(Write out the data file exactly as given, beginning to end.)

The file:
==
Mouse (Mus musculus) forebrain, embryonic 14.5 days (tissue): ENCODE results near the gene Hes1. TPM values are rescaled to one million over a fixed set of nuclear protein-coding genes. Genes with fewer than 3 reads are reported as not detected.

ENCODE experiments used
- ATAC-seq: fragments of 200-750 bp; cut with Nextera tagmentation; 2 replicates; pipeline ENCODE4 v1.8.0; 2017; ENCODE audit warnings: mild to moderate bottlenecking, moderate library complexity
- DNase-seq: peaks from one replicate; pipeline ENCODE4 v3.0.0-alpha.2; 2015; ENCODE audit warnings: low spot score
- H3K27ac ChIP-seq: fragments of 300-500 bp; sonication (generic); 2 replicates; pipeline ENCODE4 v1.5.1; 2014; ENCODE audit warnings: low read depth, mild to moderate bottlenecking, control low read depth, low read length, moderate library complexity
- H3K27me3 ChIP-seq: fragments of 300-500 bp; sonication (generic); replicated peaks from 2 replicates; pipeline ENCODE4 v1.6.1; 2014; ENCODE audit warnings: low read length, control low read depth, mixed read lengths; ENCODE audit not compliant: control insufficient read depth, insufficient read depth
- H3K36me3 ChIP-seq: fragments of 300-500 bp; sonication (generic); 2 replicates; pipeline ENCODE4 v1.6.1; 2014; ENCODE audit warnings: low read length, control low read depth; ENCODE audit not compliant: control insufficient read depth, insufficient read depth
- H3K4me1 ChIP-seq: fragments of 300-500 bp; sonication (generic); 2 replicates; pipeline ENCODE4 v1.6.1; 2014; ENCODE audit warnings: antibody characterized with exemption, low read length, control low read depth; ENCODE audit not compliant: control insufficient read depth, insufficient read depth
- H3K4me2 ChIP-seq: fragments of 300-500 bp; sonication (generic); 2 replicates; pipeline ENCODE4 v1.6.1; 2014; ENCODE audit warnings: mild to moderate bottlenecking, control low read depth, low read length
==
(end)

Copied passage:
Mouse (Mus musculus) forebrain, embryonic 14.5 days (tissue): ENCODE results near the gene Hes1. TPM values are rescaled to one million over a fixed set of nuclear protein-coding genes. Genes with fewer than 3 reads are reported as not detected.

ENCODE experiments used
- ATAC-seq: fragments of 200-750 bp; cut with Nextera tagmentation; 2 replicates; pipeline ENCODE4 v1.8.0; 2017; ENCODE audit warnings: mild to moderate bottlenecking, moderate library complexity
- DNase-seq: peaks from one replicate; pipeline ENCODE4 v3.0.0-alpha.2; 2015; ENCODE audit warnings: low spot score
- H3K27ac ChIP-seq: fragments of 300-500 bp; sonication (generic); 2 replicates; pipeline ENCODE4 v1.5.1; 2014; ENCODE audit warnings: low read depth, mild to moderate bottlenecking, control low read depth, low read length, moderate library complexity
- H3K27me3 ChIP-seq: fragments of 300-500 bp; sonication (generic); replicated peaks from 2 replicates; pipeline ENCODE4 v1.6.1; 2014; ENCODE audit warnings: low read length, control low read depth, mixed read lengths; ENCODE audit not compliant: control insufficient read depth, insufficient read depth
- H3K36me3 ChIP-seq: fragments of 300-500 bp; sonication (generic); 2 replicates; pipeline ENCODE4 v1.6.1; 2014; ENCODE audit warnings: low read length, control low read depth; ENCODE audit not compliant: control insufficient read depth, insufficient read depth
- H3K4me1 ChIP-seq: fragments of 300-500 bp; sonication (generic); 2 replicates; pipeline ENCODE4 v1.6.1; 2014; ENCODE audit warnings: antibody characterized with exemption, low read length, control low read depth; ENCODE audit not compliant: control insufficient read depth, insufficient read depth
- H3K4me2 ChIP-seq: fragments of 300-500 bp; sonication (generic); 2 replicates; pipeline ENCODE4 v1.6.1; 2014; ENCODE audit warnings: mild to moderate bottlenecking, control low read depth, low read length